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Even without that historic flight, Lindbergh's story would thrill, affording us a firsthand glimpse into the colorful, ...
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Even without that historic flight, Lindbergh's story would thrill, affording us a firsthand glimpse into the colorful, risk-filled world of the professional pilot in the early days of flight.
In April 1923, Lindbergh purchased his first plane, a Jennie, for $500. He used this open-cockpit biplane to make his living in the West "barnstorming," flying from town to town, offering the locals a flight for five dollars. As entertainment, or to drum up business, he sometimes spiced up a visit by dropping a straw-filled dummy from the plane, parachuting into town, or even standing on the wing while his copilot flew. And the flights themselves were anything but dull. Besides the real possibility of crashing, hair-raising takeoffs were almost routine. Surviving a brush with some treetops in Meridian, Mississippi, Lindbergh writes with characteristic understatement, "I had passed through one of those almost-but-not-quite accidents for which Jennies are so famous and which so greatly retarded the growth of commercial flying."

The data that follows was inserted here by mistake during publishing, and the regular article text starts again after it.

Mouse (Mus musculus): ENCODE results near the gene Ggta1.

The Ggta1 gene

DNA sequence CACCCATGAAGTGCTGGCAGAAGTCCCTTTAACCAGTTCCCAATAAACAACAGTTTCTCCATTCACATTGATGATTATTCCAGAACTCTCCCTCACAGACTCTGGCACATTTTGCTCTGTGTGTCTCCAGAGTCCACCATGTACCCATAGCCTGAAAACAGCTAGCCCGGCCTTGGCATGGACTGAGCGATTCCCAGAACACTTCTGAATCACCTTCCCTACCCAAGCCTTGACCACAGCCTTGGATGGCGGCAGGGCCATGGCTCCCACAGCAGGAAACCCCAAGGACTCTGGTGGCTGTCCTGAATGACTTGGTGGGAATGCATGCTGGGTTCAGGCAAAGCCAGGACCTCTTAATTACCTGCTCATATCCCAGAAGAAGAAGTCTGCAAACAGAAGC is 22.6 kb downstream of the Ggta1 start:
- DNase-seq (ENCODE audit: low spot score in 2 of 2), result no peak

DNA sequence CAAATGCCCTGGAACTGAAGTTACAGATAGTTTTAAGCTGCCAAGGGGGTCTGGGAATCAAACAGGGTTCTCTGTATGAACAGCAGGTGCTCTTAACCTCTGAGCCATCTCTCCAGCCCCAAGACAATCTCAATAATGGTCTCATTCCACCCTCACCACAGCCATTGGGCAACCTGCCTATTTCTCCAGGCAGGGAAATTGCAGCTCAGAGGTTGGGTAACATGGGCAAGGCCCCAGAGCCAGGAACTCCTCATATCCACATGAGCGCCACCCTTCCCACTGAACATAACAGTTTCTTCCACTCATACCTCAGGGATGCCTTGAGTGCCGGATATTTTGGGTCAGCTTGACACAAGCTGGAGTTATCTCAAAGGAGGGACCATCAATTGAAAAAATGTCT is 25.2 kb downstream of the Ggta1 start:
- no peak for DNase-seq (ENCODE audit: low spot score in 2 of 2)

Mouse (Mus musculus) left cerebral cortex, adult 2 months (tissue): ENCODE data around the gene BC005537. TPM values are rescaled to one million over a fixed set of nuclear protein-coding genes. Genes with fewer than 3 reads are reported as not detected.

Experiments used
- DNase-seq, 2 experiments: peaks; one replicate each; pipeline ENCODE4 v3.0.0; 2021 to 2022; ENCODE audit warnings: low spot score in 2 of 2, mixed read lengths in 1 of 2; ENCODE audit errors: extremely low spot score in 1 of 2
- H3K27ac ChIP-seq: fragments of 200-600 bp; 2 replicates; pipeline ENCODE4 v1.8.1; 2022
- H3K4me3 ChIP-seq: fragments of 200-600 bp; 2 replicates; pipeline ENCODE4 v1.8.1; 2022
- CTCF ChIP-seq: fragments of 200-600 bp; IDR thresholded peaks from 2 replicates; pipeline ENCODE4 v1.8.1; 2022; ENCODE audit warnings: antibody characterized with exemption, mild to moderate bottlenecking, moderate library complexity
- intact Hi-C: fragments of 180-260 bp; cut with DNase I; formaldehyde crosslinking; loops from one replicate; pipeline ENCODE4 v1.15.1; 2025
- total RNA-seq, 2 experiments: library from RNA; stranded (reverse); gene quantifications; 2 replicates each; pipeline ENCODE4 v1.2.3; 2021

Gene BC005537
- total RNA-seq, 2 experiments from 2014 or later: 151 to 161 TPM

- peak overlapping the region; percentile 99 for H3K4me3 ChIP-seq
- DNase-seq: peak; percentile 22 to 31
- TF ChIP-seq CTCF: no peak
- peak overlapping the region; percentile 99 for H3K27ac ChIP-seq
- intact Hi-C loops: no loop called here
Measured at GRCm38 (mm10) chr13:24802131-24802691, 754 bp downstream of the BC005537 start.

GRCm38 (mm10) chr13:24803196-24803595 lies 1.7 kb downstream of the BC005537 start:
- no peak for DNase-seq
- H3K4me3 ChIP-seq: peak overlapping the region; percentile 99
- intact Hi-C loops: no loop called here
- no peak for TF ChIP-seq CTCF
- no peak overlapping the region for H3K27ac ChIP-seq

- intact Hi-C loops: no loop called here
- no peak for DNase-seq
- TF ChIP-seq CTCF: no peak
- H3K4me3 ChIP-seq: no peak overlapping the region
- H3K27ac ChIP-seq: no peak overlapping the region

Seventy-five years after the Spirit of St. Louis touched down in Paris, The Lyons Press republishes "We," Lindbergh's own account of his place in history. (5 1/2 x 8, 320 pages, b&w photos)
Charles A. Lindbergh, the son of a congressman from Minnesota, remained a huge figure on the American cultural scene long after his historic flight.